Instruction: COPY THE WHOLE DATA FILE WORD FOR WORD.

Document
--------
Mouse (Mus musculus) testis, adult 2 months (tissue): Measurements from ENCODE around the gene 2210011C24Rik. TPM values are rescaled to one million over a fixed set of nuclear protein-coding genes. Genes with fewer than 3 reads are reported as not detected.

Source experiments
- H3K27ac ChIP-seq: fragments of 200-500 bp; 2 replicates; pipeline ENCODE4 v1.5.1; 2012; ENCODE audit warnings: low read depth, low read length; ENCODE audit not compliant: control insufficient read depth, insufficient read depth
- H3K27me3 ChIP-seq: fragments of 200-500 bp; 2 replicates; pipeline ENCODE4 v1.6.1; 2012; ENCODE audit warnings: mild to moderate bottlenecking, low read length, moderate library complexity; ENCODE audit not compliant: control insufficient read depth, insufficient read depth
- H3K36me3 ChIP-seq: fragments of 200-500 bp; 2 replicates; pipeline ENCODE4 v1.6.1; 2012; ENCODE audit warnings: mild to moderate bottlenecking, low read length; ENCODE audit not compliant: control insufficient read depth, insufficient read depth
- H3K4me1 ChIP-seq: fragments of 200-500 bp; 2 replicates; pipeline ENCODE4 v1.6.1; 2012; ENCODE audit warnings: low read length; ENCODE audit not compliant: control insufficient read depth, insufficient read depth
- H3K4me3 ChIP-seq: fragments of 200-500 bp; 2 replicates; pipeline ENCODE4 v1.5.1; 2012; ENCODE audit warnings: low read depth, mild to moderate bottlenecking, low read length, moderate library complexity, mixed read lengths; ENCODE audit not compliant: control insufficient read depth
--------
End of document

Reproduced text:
Mouse (Mus musculus) testis, adult 2 months (tissue): Measurements from ENCODE around the gene 2210011C24Rik. TPM values are rescaled to one million over a fixed set of nuclear protein-coding genes. Genes with fewer than 3 reads are reported as not detected.

Source experiments
- H3K27ac ChIP-seq: fragments of 200-500 bp; 2 replicates; pipeline ENCODE4 v1.5.1; 2012; ENCODE audit warnings: low read depth, low read length; ENCODE audit not compliant: control insufficient read depth, insufficient read depth
- H3K27me3 ChIP-seq: fragments of 200-500 bp; 2 replicates; pipeline ENCODE4 v1.6.1; 2012; ENCODE audit warnings: mild to moderate bottlenecking, low read length, moderate library complexity; ENCODE audit not compliant: control insufficient read depth, insufficient read depth
- H3K36me3 ChIP-seq: fragments of 200-500 bp; 2 replicates; pipeline ENCODE4 v1.6.1; 2012; ENCODE audit warnings: mild to moderate bottlenecking, low read length; ENCODE audit not compliant: control insufficient read depth, insufficient read depth
- H3K4me1 ChIP-seq: fragments of 200-500 bp; 2 replicates; pipeline ENCODE4 v1.6.1; 2012; ENCODE audit warnings: low read length; ENCODE audit not compliant: control insufficient read depth, insufficient read depth
- H3K4me3 ChIP-seq: fragments of 200-500 bp; 2 replicates; pipeline ENCODE4 v1.5.1; 2012; ENCODE audit warnings: low read depth, mild to moderate bottlenecking, low read length, moderate library complexity, mixed read lengths; ENCODE audit not compliant: control insufficient read depth